My Canning Adventure
So far this year I have done tomatoes and applesauce, both high acid foods that can be processed in a hot water bath canner. What follows is my process for canning spiced applesauce.
I had about 4.5 lbs. of apples, and they yielded four pint-jars of sauce. I also bought and used a “canning pot” with a specialized rack. It is perfectly possible to can without a pot and rack like mine, but having this equipment makes it much easier and since that is the only way I have canned I am giving the directions using that equipment.
Prepping the Apples
Wash, peel and core the apples. I used a potato peeler and one of those apple slicers that divides the apples into 6 wedges.
From there, put the apples in a pot with just enough water to cover. Boil gently until the apples are soft. Remove the apples from the water and then run them through a food processor or food mill. I find food processors to be a pain much of the time, so I processed my applesauce with a food mill. Food mills have no separate parts to clean and are plastic free! Also, while you can’t see it in my picture, this mill has two hooks that help position it over the pot, making it very convenient.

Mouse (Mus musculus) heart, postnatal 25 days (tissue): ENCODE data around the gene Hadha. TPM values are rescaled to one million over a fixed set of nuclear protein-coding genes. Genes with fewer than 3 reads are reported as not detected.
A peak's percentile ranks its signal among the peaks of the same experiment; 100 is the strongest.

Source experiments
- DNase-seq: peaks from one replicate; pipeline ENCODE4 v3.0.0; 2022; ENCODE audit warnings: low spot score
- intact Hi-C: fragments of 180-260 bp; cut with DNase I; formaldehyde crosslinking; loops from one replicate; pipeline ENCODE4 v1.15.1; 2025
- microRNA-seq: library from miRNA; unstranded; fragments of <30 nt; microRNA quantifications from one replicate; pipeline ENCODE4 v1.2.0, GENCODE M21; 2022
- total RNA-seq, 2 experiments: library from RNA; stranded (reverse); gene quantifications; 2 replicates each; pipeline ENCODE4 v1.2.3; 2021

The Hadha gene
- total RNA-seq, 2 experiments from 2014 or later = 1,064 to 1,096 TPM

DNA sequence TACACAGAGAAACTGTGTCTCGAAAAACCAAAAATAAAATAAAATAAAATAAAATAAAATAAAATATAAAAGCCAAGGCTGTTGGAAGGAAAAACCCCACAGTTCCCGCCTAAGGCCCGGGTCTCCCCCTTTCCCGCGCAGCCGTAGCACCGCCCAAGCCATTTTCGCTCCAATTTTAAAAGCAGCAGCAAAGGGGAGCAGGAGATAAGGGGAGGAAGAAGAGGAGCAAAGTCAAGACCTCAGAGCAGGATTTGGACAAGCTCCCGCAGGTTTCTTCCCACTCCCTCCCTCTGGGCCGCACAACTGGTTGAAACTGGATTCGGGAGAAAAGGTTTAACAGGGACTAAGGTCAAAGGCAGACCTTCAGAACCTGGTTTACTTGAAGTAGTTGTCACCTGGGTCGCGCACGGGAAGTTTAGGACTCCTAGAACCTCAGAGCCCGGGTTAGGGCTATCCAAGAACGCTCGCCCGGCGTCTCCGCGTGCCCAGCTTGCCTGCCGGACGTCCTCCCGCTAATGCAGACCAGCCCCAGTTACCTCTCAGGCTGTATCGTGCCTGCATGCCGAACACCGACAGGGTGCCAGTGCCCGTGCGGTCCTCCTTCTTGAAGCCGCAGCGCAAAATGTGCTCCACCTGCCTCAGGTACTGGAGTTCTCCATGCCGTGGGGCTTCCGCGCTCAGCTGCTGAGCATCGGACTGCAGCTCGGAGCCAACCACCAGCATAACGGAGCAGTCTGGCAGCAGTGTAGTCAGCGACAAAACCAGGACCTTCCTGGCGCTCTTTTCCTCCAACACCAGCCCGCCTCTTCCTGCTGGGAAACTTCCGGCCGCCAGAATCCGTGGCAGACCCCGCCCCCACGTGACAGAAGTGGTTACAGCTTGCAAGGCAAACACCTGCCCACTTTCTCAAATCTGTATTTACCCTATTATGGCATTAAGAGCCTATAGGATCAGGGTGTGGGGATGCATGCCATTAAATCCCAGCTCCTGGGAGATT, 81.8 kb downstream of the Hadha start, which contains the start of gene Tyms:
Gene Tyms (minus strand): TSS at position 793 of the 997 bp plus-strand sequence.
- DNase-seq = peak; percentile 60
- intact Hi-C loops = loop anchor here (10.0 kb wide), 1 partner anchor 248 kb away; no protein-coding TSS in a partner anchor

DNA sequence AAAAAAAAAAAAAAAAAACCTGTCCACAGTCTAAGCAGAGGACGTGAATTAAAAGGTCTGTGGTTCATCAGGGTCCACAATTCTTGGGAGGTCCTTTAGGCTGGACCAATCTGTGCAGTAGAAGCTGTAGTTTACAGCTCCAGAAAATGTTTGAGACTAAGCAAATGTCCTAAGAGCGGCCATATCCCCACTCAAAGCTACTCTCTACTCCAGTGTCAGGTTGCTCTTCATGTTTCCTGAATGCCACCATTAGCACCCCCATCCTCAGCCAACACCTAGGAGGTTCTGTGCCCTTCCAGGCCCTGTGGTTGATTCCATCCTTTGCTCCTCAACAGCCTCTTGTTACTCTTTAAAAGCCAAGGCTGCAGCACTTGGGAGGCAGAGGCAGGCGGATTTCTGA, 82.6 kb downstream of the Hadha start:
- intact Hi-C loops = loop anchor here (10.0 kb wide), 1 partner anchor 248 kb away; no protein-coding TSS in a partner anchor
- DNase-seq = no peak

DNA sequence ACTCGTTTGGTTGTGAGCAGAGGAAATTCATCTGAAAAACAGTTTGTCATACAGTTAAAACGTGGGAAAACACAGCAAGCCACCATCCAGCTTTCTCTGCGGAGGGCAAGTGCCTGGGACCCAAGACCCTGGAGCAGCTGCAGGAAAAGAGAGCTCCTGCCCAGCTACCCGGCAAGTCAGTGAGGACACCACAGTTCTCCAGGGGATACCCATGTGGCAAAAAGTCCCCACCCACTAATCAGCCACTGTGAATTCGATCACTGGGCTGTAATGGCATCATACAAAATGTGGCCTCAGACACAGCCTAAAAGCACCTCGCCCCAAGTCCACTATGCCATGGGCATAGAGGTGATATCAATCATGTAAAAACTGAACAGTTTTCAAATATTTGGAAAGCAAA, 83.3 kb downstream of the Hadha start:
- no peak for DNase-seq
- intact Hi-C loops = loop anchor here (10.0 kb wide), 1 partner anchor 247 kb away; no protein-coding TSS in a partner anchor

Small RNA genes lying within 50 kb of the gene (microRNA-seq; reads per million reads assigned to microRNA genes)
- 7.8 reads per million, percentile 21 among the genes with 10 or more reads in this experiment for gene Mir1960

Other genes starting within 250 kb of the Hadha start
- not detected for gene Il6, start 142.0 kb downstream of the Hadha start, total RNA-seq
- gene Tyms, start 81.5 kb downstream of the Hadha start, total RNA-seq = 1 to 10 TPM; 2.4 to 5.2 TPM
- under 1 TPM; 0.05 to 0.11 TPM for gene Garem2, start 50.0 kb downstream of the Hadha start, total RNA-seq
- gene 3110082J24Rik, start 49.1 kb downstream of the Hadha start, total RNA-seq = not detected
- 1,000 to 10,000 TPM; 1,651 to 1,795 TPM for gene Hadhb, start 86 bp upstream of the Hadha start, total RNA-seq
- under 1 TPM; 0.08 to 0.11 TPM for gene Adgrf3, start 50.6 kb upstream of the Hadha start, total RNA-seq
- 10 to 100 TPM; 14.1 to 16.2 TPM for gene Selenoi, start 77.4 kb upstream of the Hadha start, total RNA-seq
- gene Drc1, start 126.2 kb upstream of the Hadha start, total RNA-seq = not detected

Prepping the equipment
For complete safety, all the jars and seals that you use for canning should be sterilized. To do this I run my glass jars through the dishwasher alone and boil my seals in a small pot before use. I leave the jars in the dishwasher and remove them one by one for filling. Same with the seals. If you do not have a dishwasher you can sterilize both the jars and the lids in hot water. Boil the Jars for 10 minutes at about 212 degrees Fahrenheit. The lids should be simmered for 10 minutes at about 180 degrees. Over heating the lids may cause the seal to fail.
At this point it is a good idea to start simmering the water in your canning pot. Set the rack on the lip of the canner and simmer the water below the rack, keeping a temperature of about 180 degrees.
Canning the applesauce
Bring the processed apples to a low boil in a large pot, stirring to keep from sticking. At this point in the process I added cinnamon and allspice to taste.